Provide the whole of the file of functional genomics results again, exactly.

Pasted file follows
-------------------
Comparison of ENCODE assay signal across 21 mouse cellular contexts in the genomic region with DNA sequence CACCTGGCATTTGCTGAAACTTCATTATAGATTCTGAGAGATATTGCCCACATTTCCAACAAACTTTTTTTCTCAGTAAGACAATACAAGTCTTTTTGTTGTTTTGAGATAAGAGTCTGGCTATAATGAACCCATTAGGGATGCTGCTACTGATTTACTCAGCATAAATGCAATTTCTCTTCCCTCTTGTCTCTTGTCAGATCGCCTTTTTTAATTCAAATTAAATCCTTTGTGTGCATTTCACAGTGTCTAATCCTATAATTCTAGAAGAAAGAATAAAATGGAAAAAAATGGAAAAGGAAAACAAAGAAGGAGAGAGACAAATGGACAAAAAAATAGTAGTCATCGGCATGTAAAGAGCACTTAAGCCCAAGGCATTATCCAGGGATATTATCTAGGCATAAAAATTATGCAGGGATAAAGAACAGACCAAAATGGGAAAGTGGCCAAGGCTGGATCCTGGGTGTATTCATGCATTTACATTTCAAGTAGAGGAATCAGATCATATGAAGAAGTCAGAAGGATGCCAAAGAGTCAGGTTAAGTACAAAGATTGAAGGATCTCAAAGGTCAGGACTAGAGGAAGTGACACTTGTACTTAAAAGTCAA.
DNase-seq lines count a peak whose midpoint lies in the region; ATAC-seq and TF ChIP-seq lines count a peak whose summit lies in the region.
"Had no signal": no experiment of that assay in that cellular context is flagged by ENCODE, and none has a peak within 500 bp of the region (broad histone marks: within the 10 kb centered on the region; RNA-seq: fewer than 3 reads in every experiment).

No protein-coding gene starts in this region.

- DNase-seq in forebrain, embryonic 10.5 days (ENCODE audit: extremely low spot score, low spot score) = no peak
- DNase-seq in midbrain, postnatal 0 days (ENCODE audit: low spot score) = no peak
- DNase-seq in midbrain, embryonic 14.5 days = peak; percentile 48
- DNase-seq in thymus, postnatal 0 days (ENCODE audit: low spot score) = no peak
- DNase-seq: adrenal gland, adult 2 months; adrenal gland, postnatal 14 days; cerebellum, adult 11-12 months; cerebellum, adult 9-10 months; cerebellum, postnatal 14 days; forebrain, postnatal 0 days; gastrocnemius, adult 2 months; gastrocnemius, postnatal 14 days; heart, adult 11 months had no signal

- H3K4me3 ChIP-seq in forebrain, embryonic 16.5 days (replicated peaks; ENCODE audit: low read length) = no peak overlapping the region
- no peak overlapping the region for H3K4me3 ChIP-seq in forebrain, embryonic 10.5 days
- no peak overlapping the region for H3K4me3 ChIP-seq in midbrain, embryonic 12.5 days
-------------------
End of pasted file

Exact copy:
Comparison of ENCODE assay signal across 21 mouse cellular contexts in the genomic region with DNA sequence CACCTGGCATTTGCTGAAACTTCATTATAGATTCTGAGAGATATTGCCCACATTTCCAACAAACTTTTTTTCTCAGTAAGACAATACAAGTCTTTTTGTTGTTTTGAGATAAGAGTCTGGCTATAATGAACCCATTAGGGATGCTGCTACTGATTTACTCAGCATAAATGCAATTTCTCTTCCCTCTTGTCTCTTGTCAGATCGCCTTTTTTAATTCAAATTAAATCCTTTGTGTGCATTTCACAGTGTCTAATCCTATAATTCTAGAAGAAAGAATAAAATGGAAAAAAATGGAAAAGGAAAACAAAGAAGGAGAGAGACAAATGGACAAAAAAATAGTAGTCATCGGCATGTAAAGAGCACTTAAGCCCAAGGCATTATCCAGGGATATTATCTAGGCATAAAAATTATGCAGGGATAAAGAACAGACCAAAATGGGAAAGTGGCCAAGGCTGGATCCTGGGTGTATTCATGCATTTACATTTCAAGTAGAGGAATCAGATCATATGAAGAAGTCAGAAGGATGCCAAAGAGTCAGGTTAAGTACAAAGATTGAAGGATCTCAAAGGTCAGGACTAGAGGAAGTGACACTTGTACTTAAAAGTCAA.
DNase-seq lines count a peak whose midpoint lies in the region; ATAC-seq and TF ChIP-seq lines count a peak whose summit lies in the region.
"Had no signal": no experiment of that assay in that cellular context is flagged by ENCODE, and none has a peak within 500 bp of the region (broad histone marks: within the 10 kb centered on the region; RNA-seq: fewer than 3 reads in every experiment).

No protein-coding gene starts in this region.

- DNase-seq in forebrain, embryonic 10.5 days (ENCODE audit: extremely low spot score, low spot score) = no peak
- DNase-seq in midbrain, postnatal 0 days (ENCODE audit: low spot score) = no peak
- DNase-seq in midbrain, embryonic 14.5 days = peak; percentile 48
- DNase-seq in thymus, postnatal 0 days (ENCODE audit: low spot score) = no peak
- DNase-seq: adrenal gland, adult 2 months; adrenal gland, postnatal 14 days; cerebellum, adult 11-12 months; cerebellum, adult 9-10 months; cerebellum, postnatal 14 days; forebrain, postnatal 0 days; gastrocnemius, adult 2 months; gastrocnemius, postnatal 14 days; heart, adult 11 months had no signal

- H3K4me3 ChIP-seq in forebrain, embryonic 16.5 days (replicated peaks; ENCODE audit: low read length) = no peak overlapping the region
- no peak overlapping the region for H3K4me3 ChIP-seq in forebrain, embryonic 10.5 days
- no peak overlapping the region for H3K4me3 ChIP-seq in midbrain, embryonic 12.5 days